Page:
Oct 25, 2023

Quantum entanglement is one of the most thought-provoking and counterintuitive ideas of modern physics. Two particles that are spatially well-separated in the spacetime network display a correlation among their properties and an act of measurement on one of the pairs can affect the other particle instantaneously despite the lack of a communication channel, which is remarkable and bizarre at the same time. Albert Einstein being a skeptic of the idea, referred to entanglement as “Spooky Action at a Distance” even though it was his work that led up to its realization [1].

Although there is a sense of mystery associated with the phenomenon, it has led to the development of numerous technologies that govern our modern world. For instance, it has led to the creation of quantum bits, or qubits, that are essential for quantum computing. Furthermore, there has been a lot of advancement in large-scale quantum communication through satellites and entanglement plays a significant role in the same. For example, experimental physicist Jian-Wei Pan applied quantum entanglement and displayed its distribution to two locations separated by about 1203 Km on the Earth [2]. This was achieved through a quantum satellite that had two ground stations in China, establishing a distance record for non-local correlations.

In recent work, physicists for the first time have discovered a new way to expedite the process of entanglement creation, especially for non-Hermitian quantum systems [3]. There is a distinctively new branch of quantum mechanics dedicated to the study of non-Hermitian systems and it is thus referred to as non-Hermitian quantum mechanics.

Consider a special class of non-Hermitian systems, systems that have non-Hermitian Hamiltonians, called parity-time (PT) symmetric systems. Such systems possess a nontrivial degeneracy known as an exceptional point (EP) wherein eigenenergies and eigenstates of the system are found to converge. Researchers discovered that if an EP is in proximity, it can lead to the generation of entanglement much more rapidly.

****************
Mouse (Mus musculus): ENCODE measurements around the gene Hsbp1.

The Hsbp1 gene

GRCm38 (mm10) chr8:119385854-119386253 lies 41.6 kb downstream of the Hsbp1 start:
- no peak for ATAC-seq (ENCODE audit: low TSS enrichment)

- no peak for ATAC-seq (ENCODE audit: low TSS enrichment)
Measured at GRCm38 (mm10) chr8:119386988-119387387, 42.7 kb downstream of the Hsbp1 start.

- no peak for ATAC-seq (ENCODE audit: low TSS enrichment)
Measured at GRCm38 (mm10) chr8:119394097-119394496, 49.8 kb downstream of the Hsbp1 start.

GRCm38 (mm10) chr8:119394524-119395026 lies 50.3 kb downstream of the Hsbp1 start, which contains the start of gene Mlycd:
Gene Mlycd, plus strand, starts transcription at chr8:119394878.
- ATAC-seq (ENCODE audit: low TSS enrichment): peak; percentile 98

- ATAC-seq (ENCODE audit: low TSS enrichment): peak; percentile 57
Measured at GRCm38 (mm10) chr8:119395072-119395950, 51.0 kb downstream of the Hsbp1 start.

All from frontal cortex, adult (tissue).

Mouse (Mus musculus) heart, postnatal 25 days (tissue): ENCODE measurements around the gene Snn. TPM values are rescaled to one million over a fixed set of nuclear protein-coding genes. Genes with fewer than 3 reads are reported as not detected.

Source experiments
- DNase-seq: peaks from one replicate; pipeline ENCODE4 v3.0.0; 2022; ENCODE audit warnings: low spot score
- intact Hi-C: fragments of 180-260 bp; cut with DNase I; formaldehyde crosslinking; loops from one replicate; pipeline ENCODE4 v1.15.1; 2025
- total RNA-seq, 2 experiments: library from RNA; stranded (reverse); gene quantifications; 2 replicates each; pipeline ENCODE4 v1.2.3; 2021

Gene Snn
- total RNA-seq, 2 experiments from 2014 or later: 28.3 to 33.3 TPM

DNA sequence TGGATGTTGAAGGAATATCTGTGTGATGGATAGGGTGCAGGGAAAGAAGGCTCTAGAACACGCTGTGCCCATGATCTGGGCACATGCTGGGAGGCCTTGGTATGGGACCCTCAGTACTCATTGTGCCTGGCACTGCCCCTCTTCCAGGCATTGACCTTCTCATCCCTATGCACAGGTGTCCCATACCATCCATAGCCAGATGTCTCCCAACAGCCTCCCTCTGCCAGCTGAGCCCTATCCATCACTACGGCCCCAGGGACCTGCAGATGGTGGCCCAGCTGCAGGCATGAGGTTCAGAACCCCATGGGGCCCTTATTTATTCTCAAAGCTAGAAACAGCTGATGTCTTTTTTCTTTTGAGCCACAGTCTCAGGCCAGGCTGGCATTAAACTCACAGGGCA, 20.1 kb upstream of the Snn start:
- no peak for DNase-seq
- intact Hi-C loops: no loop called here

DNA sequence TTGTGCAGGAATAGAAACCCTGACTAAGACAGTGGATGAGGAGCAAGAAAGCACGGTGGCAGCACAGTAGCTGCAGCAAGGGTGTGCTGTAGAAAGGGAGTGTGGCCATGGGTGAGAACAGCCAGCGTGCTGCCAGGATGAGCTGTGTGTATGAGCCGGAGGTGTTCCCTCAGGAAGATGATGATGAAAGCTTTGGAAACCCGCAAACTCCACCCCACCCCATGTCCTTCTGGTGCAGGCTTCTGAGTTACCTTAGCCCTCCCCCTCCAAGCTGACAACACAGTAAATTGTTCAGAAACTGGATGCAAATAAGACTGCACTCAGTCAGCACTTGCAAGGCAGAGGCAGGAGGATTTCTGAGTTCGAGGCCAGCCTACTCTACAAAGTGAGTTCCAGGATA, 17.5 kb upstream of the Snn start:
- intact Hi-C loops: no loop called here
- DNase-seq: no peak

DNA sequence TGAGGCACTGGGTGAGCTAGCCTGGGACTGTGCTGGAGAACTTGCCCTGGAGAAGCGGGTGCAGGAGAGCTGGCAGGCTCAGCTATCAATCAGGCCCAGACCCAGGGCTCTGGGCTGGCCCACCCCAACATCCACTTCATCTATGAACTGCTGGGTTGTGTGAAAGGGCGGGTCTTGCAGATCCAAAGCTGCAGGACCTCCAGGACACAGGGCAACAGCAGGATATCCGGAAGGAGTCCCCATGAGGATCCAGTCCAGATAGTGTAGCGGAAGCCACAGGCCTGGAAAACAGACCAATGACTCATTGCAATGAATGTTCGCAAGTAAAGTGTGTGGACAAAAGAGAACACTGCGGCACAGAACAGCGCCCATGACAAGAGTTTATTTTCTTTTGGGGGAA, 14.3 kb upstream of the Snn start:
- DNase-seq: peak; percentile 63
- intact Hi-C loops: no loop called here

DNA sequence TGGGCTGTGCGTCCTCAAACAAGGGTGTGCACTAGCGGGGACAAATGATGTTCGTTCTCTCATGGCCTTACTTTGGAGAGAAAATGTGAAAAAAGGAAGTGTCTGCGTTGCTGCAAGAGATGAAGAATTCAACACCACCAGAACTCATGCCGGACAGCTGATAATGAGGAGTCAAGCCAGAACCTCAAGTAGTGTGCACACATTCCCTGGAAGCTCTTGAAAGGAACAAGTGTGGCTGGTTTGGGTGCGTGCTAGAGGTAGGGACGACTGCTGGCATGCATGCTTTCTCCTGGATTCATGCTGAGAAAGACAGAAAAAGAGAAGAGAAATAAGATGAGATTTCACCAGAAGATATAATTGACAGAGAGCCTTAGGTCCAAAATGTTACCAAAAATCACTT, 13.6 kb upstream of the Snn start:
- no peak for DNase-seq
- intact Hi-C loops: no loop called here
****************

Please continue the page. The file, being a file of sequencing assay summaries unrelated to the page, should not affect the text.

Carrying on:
^{Figure shows an entanglement generation process. Strontium (purple dots) and Calcium ions (green dots) are trapped in two separate segmented Paul traps. Photons emitted by the Strontium ions are collected using high numerical aperture objectives and used to generate remote entanglement between the ions. Calcium ions are used as memory and processing qubits. Image source and description: Oxford University}

Exceptional points have essentially been observed in numerous quantum systems such as ultracold atoms, trapped ions, superconducting circuits, etc [4, 5, 6]. They also offer interesting prospects for quantum technological applications such as in sensing and state control [7, 8].

Usually, entanglement between two coupled qubits occurs at a time scale of the inverse of the coupling strength between the qubits. Remarkably, in this work, the physicists involved have discovered that the entanglement between two weakly coupled non-Hermitian qubits can be established at a time scale that is essentially much smaller than the inverse of the coupling strength.

Furthermore, as you get closer to the exceptional point, it becomes possible to create a maximally entangled state with a weaker connection or coupling between the quantum components. This means that one doesn't need as strong of an interaction between the quantum elements to achieve a highly entangled state. However, there's a trade-off. While a weaker coupling is required for entanglement, it takes a longer period of time for this entangled state to fully develop or "build up." So, approaching the exceptional point makes entanglement more attainable with less interaction strength, but it comes at the expense of a longer time for the entanglement to reach its maximum potential.